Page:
Building a customer-centric organization is one thing. Transforming an existing organization into a customer-centric one is another.
Radhakrishnan, the CEO of Janalakshmi, has some advice for senior leaders in the latter situation. The urban-focused microfinance institution in India is transforming itself into a customer-centric operation.
“I would say don’t postpone. Start early, because it’s never too early to start this journey,” said Radhakrishnan, in a recent interview with CGAP. “If you start early, it gets into the DNA of the institution.”
Radha, as he is known, highlighted the importance of evaluating staff on metrics such as customer satisfaction. Embedding customer-centric measures into assessments results in employees “doing customer-centricity work without realizing they are doing it,” he said.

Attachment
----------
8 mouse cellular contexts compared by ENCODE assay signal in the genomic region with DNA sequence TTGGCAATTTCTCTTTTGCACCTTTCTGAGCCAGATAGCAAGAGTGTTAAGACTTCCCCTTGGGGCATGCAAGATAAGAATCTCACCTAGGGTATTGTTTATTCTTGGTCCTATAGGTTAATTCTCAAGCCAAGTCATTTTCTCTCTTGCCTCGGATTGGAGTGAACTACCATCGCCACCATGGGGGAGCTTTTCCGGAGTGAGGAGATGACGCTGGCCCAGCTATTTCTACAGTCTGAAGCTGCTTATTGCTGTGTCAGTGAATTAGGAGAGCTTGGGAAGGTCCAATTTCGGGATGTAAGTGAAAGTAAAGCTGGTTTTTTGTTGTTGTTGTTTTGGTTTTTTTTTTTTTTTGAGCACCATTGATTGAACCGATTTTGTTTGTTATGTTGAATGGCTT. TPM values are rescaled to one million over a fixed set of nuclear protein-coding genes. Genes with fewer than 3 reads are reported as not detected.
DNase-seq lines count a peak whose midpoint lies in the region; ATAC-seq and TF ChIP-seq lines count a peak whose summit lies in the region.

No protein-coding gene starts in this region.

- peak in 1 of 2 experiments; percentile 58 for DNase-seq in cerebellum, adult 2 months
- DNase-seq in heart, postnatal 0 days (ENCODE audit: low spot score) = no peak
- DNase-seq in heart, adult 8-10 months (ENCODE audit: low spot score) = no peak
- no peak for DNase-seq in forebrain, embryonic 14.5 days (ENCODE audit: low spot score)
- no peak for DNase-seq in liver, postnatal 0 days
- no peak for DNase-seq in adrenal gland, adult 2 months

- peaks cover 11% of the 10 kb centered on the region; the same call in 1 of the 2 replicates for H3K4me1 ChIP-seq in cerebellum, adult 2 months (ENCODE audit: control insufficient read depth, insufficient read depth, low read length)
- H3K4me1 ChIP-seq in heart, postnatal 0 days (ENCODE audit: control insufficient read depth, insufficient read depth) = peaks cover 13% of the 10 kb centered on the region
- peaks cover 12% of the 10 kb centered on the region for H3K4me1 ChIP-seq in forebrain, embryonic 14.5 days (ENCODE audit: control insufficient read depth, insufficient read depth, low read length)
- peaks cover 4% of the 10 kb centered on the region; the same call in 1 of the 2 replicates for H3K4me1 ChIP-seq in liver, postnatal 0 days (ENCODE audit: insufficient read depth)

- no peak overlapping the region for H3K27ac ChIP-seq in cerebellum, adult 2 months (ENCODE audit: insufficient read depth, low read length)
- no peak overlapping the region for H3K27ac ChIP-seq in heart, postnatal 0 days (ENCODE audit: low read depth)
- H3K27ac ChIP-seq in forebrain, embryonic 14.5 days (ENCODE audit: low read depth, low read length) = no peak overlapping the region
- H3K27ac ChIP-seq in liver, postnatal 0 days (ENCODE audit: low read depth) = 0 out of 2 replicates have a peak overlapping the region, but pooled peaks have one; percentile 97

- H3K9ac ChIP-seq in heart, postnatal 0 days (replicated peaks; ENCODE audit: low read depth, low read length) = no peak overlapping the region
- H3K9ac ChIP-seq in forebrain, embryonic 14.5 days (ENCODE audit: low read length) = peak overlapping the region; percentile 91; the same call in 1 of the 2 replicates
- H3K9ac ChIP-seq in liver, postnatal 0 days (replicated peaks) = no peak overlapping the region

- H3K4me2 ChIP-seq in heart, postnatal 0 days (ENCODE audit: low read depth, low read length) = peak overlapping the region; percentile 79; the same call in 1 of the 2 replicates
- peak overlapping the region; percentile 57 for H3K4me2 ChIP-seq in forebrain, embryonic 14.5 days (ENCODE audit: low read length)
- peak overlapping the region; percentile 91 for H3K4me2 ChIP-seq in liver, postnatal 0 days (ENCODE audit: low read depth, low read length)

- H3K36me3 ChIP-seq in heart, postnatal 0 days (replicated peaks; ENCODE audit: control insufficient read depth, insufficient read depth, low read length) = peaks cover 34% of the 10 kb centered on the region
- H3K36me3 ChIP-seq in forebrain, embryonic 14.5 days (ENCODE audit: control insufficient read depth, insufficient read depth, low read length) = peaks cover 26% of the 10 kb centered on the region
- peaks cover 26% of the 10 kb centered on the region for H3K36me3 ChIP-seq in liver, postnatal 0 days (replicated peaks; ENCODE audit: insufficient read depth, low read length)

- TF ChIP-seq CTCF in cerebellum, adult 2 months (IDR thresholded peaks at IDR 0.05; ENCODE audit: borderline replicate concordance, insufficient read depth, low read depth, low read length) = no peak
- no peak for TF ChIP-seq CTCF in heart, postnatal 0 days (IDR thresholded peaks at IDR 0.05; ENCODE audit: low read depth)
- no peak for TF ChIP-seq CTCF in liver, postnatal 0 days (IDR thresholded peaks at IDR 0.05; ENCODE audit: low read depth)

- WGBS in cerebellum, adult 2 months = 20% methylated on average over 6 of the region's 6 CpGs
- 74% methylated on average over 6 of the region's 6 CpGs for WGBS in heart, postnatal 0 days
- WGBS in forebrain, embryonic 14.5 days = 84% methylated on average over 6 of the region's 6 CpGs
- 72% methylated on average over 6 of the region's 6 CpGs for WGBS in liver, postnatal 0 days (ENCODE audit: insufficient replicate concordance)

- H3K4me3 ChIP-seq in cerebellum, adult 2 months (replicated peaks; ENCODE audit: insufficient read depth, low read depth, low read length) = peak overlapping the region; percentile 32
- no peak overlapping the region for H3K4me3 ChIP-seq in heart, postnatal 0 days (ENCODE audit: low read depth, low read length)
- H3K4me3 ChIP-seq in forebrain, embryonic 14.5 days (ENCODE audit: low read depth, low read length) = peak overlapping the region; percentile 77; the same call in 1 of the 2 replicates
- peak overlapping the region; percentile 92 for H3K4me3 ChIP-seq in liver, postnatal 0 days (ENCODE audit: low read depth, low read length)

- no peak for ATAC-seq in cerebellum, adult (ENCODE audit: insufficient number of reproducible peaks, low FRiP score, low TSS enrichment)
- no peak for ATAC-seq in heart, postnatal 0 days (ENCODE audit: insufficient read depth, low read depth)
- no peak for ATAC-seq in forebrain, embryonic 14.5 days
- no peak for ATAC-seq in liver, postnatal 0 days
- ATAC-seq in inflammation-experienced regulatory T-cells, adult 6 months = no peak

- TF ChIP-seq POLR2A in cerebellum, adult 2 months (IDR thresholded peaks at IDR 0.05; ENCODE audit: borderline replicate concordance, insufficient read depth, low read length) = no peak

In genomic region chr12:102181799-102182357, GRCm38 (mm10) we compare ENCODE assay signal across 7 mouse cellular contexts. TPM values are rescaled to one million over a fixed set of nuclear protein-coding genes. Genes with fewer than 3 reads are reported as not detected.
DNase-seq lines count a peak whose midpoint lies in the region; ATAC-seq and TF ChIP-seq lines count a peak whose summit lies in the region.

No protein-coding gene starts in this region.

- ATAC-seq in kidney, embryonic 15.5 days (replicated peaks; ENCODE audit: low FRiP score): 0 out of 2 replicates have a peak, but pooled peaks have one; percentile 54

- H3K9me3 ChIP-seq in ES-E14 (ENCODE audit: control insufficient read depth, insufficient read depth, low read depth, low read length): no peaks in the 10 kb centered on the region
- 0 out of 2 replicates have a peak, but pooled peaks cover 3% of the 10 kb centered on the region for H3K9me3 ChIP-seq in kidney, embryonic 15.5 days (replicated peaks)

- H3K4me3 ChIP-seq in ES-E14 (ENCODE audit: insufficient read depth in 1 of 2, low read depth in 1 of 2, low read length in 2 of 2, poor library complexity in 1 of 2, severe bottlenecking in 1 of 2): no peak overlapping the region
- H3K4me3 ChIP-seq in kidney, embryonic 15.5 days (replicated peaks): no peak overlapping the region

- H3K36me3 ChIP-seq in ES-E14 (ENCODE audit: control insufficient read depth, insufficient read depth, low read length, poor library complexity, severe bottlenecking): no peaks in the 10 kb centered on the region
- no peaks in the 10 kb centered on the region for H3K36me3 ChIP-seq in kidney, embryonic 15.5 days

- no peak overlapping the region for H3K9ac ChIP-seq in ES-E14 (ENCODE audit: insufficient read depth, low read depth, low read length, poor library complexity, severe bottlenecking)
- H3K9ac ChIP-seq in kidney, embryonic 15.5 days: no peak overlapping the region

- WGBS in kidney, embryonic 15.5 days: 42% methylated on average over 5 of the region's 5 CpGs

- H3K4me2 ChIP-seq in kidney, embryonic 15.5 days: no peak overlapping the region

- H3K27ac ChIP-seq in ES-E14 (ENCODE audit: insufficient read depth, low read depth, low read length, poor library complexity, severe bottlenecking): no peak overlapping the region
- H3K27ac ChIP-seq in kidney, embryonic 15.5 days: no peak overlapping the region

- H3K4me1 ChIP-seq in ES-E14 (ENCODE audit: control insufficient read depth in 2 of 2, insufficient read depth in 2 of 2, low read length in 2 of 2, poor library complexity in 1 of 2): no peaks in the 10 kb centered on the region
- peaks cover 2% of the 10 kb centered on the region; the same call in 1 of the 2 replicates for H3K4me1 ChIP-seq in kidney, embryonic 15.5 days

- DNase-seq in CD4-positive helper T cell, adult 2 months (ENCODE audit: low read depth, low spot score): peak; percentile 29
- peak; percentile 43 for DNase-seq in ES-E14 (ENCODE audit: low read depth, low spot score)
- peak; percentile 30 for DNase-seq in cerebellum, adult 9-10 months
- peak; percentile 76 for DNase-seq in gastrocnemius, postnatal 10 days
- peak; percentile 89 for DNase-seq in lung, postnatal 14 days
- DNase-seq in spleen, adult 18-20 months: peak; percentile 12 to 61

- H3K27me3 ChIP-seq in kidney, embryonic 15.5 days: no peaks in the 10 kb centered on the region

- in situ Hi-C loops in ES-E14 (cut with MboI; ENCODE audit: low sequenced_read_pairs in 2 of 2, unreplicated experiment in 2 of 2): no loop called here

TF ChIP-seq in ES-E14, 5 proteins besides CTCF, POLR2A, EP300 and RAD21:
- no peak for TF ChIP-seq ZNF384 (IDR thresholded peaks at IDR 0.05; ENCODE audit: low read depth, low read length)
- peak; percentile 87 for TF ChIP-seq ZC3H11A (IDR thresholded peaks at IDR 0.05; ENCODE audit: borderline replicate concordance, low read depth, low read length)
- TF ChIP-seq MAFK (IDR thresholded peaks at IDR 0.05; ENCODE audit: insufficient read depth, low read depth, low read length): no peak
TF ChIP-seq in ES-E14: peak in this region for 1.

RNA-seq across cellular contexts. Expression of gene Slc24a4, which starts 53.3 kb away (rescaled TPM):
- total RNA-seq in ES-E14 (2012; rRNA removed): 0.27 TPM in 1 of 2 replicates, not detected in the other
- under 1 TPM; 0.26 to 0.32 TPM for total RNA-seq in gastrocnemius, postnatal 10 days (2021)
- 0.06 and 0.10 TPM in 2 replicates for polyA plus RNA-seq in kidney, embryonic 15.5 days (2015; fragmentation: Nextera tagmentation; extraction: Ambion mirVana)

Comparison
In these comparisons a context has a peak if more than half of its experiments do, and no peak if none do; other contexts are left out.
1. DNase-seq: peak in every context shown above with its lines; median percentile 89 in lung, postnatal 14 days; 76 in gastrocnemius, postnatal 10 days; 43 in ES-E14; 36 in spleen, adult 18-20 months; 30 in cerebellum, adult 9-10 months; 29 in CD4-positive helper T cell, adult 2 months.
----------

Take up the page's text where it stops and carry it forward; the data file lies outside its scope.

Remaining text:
On its own journey to customer-centricity, Janalakshmi also has refined how it thinks about segmentation.
“Looking at customers as part of an ecosystem is more important than looking at customers individually,” he said, explaining that customers should be considered in the context of their families and communities.
For a financial service provider, it is easy to get caught up in execution and lose sight of customer-centricity. Radha, a panelist at the inaugural CGAP Leadership Series event on customer-centricity in New Delhi, urged senior leaders: “Don’t give up.”